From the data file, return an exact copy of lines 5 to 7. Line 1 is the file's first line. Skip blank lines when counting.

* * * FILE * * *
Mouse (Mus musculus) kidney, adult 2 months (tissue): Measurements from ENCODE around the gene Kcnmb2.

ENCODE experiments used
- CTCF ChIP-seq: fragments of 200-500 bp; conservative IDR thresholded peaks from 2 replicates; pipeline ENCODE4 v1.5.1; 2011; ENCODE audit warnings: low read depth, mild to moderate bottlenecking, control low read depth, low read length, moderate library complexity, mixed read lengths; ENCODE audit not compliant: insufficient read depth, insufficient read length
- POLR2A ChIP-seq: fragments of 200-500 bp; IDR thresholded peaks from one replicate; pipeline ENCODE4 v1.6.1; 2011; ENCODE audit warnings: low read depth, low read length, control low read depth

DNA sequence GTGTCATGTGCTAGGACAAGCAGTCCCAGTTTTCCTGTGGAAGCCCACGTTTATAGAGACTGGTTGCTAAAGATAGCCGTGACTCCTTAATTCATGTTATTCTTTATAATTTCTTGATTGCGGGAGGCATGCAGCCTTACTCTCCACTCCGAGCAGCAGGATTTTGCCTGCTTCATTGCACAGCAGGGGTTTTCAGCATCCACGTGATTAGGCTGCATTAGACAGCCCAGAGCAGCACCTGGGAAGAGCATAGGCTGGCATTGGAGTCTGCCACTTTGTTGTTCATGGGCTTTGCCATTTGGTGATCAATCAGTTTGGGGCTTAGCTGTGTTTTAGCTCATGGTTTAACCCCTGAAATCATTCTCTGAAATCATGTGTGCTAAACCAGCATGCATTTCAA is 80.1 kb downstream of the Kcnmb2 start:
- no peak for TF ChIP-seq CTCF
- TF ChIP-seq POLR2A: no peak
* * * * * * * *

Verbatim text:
DNA sequence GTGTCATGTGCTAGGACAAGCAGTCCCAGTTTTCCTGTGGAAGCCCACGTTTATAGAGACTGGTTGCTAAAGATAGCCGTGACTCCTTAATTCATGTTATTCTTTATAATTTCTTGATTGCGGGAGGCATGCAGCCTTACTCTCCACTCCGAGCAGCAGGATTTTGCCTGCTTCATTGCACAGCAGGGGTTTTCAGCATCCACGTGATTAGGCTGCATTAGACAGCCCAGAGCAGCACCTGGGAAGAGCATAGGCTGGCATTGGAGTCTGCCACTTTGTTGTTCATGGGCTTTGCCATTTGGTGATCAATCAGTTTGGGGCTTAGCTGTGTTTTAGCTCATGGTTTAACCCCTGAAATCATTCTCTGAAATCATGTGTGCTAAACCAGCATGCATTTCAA is 80.1 kb downstream of the Kcnmb2 start:
- no peak for TF ChIP-seq CTCF
- TF ChIP-seq POLR2A: no peak